A down and out young punk gets a job working with a seasoned repo man, but what awaits him in his new career is a series of outlandish adventures revolving around aliens, the CIA, and a most wanted '64 Chevy.
Something about the affect of this film really underlines how it was originally envisioned at one-tenth of its final budget... Spent most of the runtime trying to pin it down politically.
When [director Alex] Cox showed the film to his contacts in the real world of Los Angeles auto repossession, they found it to be a diluted version of their much more terrifying job. […]
— Sam McPheeters (Criterion)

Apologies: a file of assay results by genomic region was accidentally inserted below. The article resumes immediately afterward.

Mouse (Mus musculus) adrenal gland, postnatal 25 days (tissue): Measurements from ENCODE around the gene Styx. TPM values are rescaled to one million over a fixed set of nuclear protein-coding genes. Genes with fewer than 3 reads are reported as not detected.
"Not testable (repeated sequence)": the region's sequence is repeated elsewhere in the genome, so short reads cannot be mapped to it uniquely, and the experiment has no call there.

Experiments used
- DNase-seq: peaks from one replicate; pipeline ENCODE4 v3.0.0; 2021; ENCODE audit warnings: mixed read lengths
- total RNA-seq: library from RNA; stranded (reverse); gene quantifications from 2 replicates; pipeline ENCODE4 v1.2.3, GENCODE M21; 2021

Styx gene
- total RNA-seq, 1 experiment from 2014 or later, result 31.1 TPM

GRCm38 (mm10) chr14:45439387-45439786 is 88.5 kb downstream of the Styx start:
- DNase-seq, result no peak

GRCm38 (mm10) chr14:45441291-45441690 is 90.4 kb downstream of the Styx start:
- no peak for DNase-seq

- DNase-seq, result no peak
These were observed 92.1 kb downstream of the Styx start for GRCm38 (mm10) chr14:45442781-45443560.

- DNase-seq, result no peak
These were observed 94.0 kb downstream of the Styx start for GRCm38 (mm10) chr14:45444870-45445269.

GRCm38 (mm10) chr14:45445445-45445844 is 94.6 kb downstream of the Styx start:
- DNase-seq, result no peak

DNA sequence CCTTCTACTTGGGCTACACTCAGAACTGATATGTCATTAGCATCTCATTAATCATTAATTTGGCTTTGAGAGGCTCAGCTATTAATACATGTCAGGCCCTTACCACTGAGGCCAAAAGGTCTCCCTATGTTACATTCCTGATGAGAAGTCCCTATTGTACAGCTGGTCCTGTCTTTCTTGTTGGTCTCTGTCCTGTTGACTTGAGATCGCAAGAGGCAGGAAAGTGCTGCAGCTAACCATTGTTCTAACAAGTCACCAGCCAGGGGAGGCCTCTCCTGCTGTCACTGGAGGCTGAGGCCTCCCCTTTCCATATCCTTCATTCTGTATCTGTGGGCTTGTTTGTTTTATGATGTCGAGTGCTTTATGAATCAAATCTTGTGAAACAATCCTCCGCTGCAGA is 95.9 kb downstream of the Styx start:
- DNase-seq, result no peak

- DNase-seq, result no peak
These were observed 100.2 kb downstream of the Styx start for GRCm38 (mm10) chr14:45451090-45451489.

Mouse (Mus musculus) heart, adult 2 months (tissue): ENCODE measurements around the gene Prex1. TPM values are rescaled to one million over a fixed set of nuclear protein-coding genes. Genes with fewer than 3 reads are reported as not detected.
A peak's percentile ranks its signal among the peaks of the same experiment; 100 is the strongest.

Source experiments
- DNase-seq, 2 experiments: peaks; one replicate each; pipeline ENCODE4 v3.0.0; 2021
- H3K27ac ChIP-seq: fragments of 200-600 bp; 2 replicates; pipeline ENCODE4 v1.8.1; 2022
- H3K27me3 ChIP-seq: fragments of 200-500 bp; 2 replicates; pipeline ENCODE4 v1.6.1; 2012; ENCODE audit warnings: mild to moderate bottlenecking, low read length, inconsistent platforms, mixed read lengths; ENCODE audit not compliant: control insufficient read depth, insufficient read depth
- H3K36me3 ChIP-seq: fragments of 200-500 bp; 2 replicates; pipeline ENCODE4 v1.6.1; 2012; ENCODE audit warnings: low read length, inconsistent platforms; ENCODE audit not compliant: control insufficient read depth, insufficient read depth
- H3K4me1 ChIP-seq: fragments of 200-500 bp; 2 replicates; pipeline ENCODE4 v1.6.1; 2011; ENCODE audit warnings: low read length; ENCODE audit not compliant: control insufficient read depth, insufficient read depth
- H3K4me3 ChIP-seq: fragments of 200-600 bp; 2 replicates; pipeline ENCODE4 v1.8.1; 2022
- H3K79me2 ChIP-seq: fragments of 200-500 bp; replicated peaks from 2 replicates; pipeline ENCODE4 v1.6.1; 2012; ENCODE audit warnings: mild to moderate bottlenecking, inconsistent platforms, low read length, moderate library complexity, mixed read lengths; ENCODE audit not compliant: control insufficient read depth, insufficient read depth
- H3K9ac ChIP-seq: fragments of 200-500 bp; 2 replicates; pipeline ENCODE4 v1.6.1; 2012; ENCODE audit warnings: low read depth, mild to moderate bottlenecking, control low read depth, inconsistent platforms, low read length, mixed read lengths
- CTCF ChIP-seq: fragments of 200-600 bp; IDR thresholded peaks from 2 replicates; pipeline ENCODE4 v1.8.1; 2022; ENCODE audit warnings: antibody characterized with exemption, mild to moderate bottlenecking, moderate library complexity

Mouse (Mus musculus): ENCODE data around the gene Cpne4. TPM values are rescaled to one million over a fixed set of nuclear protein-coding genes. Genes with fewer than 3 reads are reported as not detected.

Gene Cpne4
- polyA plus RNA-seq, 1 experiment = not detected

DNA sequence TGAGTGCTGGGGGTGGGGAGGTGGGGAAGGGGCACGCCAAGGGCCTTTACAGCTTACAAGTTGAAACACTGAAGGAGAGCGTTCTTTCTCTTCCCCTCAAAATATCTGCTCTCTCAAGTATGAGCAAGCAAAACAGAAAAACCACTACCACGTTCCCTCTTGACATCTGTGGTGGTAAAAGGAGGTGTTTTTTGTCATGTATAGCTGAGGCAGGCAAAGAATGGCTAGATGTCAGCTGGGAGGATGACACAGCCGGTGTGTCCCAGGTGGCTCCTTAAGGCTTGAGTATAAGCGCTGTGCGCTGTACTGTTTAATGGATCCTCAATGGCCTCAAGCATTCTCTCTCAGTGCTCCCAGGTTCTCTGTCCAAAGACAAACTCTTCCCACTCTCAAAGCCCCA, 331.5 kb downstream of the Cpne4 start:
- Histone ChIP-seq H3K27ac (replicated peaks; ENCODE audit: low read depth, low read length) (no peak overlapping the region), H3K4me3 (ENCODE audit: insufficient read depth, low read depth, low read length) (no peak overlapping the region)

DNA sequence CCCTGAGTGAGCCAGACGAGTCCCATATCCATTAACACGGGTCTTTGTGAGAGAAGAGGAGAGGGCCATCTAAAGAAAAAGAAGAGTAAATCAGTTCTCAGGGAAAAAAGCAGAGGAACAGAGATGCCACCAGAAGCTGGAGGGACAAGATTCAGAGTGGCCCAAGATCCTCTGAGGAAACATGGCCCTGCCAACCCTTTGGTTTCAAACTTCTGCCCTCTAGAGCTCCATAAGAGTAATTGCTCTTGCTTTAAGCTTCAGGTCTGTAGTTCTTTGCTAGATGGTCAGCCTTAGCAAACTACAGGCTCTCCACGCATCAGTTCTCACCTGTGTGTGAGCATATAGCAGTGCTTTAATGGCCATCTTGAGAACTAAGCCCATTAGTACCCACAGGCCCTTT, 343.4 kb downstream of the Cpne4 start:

Nearly 30 years later, Repo Man is no worse for the wear. Not so much ahead of its time as outside of it. […] Repo Man’s critique of its era’s swirling dynamic of excesses and emptiness, and its tendency to engender this alienation, may seem a bit reactionary and adolescent. Yet it remains potent when apprehended in this very energetic, adolescent naïveté. […] Bland white-and-blue cans labeled “lite beer” and “yellow cling sliced peaches” may seem like blunderingly flagrant critiques of capital, but their blatancy is only commensurate with the brazenness of capital itself.
— John Semley (Slant Magazine)